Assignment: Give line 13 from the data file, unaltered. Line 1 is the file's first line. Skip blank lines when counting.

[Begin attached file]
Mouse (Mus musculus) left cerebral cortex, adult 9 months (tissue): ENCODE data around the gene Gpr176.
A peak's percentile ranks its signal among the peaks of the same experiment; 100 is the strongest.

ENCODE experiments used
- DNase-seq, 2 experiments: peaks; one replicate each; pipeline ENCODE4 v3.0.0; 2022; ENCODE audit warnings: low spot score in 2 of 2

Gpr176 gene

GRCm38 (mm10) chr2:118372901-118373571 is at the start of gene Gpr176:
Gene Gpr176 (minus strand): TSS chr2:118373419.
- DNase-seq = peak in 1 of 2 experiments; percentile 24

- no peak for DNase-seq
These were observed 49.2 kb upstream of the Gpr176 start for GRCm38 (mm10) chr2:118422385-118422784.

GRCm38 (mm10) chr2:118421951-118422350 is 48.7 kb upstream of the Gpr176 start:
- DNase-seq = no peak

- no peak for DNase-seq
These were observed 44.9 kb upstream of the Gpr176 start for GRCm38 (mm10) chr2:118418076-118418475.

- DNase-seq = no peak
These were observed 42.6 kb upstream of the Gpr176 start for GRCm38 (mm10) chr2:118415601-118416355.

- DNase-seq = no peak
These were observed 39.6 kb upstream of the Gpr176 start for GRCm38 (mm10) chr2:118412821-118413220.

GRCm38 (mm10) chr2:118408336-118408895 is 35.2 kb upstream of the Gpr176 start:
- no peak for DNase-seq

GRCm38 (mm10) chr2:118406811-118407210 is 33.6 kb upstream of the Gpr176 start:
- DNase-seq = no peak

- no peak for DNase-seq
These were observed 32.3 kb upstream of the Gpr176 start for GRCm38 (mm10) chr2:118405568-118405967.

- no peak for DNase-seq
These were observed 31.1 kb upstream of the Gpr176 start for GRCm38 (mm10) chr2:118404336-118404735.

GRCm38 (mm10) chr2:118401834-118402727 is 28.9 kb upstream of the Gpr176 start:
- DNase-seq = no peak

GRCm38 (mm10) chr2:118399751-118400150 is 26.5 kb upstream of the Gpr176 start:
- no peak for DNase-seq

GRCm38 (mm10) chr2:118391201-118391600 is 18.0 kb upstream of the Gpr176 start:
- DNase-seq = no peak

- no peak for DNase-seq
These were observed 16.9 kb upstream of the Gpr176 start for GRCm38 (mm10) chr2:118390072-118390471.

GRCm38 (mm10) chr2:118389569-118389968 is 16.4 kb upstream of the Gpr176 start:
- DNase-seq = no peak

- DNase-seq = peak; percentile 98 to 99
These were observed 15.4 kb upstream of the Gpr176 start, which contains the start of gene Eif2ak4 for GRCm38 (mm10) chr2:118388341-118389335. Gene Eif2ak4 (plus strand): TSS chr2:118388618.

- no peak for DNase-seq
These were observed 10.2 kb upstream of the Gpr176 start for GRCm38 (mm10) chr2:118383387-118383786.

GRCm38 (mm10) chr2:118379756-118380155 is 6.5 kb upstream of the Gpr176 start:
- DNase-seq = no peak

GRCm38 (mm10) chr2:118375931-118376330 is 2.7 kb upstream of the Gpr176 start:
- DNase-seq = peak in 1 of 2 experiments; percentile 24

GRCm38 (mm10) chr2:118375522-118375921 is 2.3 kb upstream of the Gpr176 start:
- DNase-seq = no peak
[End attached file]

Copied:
- no peak for DNase-seq